Whenthe narrator remarried, their lives became more stable and she wasable to give birth to more children. She had a chance to take care ofher other children better because we assume that her husbandprovided, while she stayed at home to take care of her children.However, this did not go well with Emily. The environment in whichshe was brought up in still affected her growth. There was a timethat she had to leave her with her family because the financialcircumstances did not allow her to stay with her daughter. It took along time before she could raise enough money for her fare back tolive with her once again. Unfortunately, her daughter fell ill andshe had to wait for sometime before she could recover and live withher. That is when the narrator realized that her life had changedcompletely and she looked thin and pale. Once again, due to herfinancial constrains, she had to take her to an overcrowded nurserywhen she was only two years. In the school, she was harassed byanother student but the teacher did not care. In fact, her teachermade the situation worse. The narrator was then advised to take herchild to a boarding school where she would be given the food and careshe needed. Again, this made the matters worse for poor Emily. Shewas too young and missed the comfort of her mother. Emily’supbringing was terrible.
Shewould fall ill often and still not complain because she was used tohardships. The narrator is more stable in her second marriage and isable to raise them well unlike the case of Emily. However, Emily didnot improve or respond well to her new life. Her smile was hard tocome by, although she was too good and kind. Whereas the otherchildren of the narrator continued to grow well, Emily’s lifebecame worse. She never fitted anywhere and her life became lonelyand miserable. This did not only affect her social life, but also heracademic life. She was slow in schools and was thus assumed to be apoor performer (Olsen).
Atthe end of the story we learn that Emily, despite all hershortcomings, had a god talent f comedy. However, her mother stillthinks that she does not have enough money to nurture it. I believethat in this case, talent does not require money to nurture it. Hermother should take her to social institutions s that others canrealize her talent. She should also encourage her to practice hertalent in churches and schools where many people will notice hertalent and allow her to grow it. This will give her back her smileand the strength to face the tough world.
Istand here ironing is an inspiring story of poverty and upbringing.It clearly shows that poor living conditions have a great impact on achild’s development. It may completely deny a child of truehappiness. Emily is a victim of poor upbringing. Her mother was sopoor such that, at some point, she had to leave her to leave her withher family. Te child became ill often and would also be molested in anursery school. Since her mother was poor, she had no much to soabout this whole case. Emily’s life shows immense poverty isdestructive. She has embraced a poor life such that she does not seebeyond it. She does not have many friends and she is slow in school.She rarely smiles even though she a great person.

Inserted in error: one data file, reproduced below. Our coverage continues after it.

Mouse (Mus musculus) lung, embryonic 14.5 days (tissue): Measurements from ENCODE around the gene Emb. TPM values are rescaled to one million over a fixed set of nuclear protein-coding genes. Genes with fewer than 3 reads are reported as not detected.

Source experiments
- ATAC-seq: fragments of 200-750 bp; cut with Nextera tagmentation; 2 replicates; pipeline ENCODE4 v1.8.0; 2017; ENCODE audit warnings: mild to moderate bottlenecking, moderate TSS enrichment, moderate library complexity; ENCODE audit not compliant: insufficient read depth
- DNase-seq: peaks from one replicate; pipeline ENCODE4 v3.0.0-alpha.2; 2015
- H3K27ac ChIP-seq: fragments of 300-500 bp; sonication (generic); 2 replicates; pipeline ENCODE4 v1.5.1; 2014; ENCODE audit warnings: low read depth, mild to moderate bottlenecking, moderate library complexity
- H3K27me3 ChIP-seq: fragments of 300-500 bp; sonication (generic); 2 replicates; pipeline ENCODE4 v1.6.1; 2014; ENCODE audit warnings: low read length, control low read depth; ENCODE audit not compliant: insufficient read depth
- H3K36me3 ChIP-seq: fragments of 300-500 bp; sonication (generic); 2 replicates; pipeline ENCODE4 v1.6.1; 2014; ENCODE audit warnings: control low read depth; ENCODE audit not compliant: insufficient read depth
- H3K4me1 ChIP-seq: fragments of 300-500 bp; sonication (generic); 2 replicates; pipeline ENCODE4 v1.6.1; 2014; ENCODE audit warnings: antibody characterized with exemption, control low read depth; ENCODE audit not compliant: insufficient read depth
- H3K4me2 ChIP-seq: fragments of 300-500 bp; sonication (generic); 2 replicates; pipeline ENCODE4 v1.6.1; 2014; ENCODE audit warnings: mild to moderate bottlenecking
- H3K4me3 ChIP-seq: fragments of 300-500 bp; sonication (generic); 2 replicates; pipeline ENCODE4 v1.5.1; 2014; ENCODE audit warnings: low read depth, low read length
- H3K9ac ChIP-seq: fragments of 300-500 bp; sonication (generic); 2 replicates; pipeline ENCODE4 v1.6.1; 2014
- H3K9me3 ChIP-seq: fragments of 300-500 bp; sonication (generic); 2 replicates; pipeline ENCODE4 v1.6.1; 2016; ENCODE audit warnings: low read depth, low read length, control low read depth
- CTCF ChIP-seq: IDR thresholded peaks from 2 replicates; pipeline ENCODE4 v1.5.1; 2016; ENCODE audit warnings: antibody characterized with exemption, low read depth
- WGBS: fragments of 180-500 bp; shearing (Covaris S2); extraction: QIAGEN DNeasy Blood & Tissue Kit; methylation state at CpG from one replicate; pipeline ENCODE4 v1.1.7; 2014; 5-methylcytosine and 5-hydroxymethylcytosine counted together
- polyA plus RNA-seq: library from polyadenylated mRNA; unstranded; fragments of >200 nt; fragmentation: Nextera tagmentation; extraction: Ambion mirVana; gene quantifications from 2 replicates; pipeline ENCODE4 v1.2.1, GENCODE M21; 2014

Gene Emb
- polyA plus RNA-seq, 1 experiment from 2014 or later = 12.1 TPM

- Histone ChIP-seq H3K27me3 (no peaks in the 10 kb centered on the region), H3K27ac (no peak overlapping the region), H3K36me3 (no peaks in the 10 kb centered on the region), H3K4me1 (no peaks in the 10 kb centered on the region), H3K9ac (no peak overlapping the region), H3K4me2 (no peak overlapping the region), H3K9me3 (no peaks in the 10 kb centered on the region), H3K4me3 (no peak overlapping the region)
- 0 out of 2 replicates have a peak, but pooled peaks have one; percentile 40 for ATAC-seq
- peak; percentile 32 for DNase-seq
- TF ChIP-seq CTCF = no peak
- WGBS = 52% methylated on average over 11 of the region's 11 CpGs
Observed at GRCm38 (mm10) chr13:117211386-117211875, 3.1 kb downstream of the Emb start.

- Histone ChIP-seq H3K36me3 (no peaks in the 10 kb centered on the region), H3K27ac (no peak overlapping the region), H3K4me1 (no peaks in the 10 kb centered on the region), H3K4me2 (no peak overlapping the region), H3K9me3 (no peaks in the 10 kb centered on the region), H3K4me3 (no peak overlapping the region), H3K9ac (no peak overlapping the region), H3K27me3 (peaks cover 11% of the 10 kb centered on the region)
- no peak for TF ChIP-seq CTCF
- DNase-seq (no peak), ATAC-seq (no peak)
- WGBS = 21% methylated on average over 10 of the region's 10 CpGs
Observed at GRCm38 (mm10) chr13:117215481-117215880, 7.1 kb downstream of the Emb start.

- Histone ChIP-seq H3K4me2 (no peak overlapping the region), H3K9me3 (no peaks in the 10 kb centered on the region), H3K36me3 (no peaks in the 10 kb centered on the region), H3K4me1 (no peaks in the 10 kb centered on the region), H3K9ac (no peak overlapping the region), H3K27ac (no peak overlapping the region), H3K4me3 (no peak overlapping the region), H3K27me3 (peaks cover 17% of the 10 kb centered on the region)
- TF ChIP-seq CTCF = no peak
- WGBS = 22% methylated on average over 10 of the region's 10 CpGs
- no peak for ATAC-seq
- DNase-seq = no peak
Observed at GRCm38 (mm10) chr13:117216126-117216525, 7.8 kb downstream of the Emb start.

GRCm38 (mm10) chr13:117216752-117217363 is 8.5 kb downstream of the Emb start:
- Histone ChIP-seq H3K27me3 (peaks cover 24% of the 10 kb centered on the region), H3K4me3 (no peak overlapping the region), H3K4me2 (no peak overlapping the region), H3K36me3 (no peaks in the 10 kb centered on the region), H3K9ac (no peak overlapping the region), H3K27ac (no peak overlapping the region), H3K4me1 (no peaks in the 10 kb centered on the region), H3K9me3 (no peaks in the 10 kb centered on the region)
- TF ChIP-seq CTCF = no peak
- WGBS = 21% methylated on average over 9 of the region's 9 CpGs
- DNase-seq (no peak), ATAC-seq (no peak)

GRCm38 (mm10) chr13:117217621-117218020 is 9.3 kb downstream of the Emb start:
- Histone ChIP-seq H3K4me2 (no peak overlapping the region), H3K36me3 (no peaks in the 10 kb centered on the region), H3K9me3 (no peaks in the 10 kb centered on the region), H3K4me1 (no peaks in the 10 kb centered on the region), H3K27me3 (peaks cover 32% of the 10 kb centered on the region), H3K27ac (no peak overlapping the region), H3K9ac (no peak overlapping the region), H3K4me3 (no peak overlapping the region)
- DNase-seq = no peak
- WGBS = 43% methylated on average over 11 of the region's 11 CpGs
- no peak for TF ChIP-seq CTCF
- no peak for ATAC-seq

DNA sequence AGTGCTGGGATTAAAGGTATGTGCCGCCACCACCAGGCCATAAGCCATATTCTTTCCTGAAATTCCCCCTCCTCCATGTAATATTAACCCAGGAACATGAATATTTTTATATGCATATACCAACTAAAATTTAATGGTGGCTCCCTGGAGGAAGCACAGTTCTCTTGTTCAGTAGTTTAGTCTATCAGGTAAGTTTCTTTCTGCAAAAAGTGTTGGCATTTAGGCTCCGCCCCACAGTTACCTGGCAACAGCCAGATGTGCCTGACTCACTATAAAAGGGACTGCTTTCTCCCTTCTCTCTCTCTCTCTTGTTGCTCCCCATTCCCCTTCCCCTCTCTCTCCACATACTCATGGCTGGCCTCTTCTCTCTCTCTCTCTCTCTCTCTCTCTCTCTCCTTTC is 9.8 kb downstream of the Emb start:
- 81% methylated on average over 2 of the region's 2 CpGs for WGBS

Theother kind of poverty that is portrayed in the story could be that oflack of mother’s care and poor upbringing. Emily’s mother wasyoung and did not know how to take care of a small child. She let hergo to a school at a tender age when she needed the comfort of hermother. She spent less time with her mother and this made her growcold. The nursery schools that she attended only aggravated theproblem. She was harassed and the teachers there were not concernedabout her welfare. This poverty is immaterial and cannot compare tomaterial poverty. Every child requires a ‘wealthy’ environment togrow in. For instance, the child requires the care of a mother aswell as caring baby sitters. This is the kind of immaterial wealththat can build a child’s wellbeing. Conversely, if a child lacksall of these like Emily, he or she is likely to have poor cognitivedevelopments. She is likely to become lonely and alienated from thepeers. It is essential to take care of children in the rightenvironment for their wellbeing for as children and adults.
Bothstories Babylon revisited and I stand here ironing are true examplesof what either too much wealth or poverty can be destructive. Theauthors of these stories show their audiences some of the problemsthat can be brought about by either poverty or wealth. They are botheducative and touch on day to day problems that people face everyday. In the story of Babylon revisited, we see Charlie get ruined bytoo much money. He later lost all his wealth due to his irresponsiblebehavior. Losing all his wealth does not only refer to losing hismoney, but also his family. He is now left a lonely man with no wifeand a child under the care of his sister in law. He is left fightingfor his only child, but it is going to be difficult to gain theconfidence of his sister in law. In the second story of I stand hereironing, we see how poverty can ruin the lives of people. Emily’schildhood was ruined thanks to poor upbringing. She has turned out tobe a very lonely child whose future is at stake. Her performance inschool is wanting as she is slow in learning. Fortunately, her talentmight save her if she and her mother works hard to bring it to thelight. Though very different, both stories are educative andinformative. These stories that were written prewar are stillrelevant in day to day life.
Fitzgerald,F S. BabylonRevisited: Short Story.S.l.: HarperCollins Canada, 2014. Print.
Olsen,Tillie. I Stand Here Ironing. 1913-2007. Web. April 4, 2015.https://archive.org/stream/I_Stand_Here_Ironing_Revised/IStandHereIroning_djvu.txt